That is why I think we Americans were very foolish

    • even to start on this long-term, step-by-step program of the statists to capture control of the financial economy, starting in the time of Hamilton, and
    • to allow any of the steps, all of them unconstitutional, along the way.
      • The two Banks of the US
      • the Federal restraints on free banking in the 1800s and beyond
      • the chartering of the Federal Reserve
      • the US defaults on US currency in 1933 and 1971
      • the confiscation of gold in 1933
      • the forced replacement of the people’s money by government fiat money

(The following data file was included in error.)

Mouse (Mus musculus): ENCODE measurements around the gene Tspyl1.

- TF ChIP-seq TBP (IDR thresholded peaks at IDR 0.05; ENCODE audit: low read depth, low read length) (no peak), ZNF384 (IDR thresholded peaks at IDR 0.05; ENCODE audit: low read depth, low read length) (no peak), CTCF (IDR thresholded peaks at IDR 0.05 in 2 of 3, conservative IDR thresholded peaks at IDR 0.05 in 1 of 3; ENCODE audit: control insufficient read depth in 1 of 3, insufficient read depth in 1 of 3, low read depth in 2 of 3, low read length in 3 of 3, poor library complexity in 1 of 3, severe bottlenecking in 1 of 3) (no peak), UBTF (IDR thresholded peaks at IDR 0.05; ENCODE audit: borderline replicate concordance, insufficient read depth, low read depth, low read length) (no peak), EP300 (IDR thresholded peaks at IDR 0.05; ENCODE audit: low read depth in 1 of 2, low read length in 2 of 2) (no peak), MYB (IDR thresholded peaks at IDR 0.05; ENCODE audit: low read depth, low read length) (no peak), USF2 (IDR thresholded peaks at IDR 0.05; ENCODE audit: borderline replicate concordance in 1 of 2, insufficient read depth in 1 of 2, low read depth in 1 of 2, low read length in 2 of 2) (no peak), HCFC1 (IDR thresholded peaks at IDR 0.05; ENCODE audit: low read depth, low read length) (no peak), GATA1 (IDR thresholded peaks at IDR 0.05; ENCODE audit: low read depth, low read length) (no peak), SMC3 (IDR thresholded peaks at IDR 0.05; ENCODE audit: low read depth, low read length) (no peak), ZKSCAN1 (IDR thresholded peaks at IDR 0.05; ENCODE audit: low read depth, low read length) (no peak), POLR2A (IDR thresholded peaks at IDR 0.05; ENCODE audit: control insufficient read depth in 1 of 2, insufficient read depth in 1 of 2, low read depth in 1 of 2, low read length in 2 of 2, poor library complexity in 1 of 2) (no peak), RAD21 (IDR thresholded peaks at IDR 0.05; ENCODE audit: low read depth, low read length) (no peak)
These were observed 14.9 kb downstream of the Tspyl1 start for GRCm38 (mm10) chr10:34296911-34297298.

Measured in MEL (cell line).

• the expansion of the Federal Reserve’s charter from lender-of-last resort to the task of engineering economic aggregates
      • the weakening, starting in 2009 or so via Quantitative Easing, of the prohibition against the Federal Reserve allocating private credit (mortgage securities) and virtually monetizing Treasury debt by massive expansion of its balance sheet.
      • The further recent erosion of the prohibition against the Fed allocating private credit, in the case of corporate paper.

    Our economic ignorance has done us great harm. Americans, both pro- and anti-liberal, seem to me to be even more completely, self-righteously, and aggressively economically ignorant than ever. But the real problem is spiritual.

    • #10
    • August 1, 2020, at 4:58 PM PDT
    • 23 likes
    • This comment has been edited.
  11. Housebroken Thatcher

    What happens to my hoard of gold and silver coins I’ve hidden against a future dark day?